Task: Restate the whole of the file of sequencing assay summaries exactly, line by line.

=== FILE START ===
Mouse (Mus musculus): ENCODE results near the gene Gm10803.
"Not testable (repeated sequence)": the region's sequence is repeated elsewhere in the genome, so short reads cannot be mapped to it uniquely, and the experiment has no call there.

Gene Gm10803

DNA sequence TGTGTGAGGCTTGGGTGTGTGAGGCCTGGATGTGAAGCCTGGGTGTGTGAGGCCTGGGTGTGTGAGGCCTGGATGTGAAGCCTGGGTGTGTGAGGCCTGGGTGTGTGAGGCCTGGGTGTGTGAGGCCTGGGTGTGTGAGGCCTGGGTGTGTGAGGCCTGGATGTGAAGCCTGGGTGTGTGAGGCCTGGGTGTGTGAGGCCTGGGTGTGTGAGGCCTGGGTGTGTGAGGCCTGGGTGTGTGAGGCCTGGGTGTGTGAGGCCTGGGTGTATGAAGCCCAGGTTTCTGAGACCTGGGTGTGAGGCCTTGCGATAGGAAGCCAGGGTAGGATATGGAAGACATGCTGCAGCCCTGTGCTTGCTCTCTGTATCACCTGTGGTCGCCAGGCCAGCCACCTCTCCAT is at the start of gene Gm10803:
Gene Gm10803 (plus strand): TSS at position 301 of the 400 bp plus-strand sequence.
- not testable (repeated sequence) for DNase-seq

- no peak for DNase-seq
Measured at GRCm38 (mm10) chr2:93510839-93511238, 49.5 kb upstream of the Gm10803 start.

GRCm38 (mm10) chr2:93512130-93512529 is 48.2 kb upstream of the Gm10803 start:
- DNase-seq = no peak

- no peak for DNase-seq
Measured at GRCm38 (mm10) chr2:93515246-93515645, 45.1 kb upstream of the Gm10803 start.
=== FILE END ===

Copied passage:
Mouse (Mus musculus): ENCODE results near the gene Gm10803.
"Not testable (repeated sequence)": the region's sequence is repeated elsewhere in the genome, so short reads cannot be mapped to it uniquely, and the experiment has no call there.

Gene Gm10803

DNA sequence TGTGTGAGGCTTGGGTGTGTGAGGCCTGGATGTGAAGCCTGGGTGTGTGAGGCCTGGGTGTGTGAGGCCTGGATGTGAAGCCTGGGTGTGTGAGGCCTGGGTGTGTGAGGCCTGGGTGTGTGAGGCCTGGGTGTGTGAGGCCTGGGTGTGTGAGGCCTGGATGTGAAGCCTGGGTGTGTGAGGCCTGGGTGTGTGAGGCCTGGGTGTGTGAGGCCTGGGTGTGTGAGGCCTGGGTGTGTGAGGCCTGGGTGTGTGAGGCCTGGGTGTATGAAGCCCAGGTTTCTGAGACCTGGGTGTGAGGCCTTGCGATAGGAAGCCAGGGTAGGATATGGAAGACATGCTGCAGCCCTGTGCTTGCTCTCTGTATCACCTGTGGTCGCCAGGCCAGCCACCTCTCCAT is at the start of gene Gm10803:
Gene Gm10803 (plus strand): TSS at position 301 of the 400 bp plus-strand sequence.
- not testable (repeated sequence) for DNase-seq

- no peak for DNase-seq
Measured at GRCm38 (mm10) chr2:93510839-93511238, 49.5 kb upstream of the Gm10803 start.

GRCm38 (mm10) chr2:93512130-93512529 is 48.2 kb upstream of the Gm10803 start:
- DNase-seq = no peak

- no peak for DNase-seq
Measured at GRCm38 (mm10) chr2:93515246-93515645, 45.1 kb upstream of the Gm10803 start.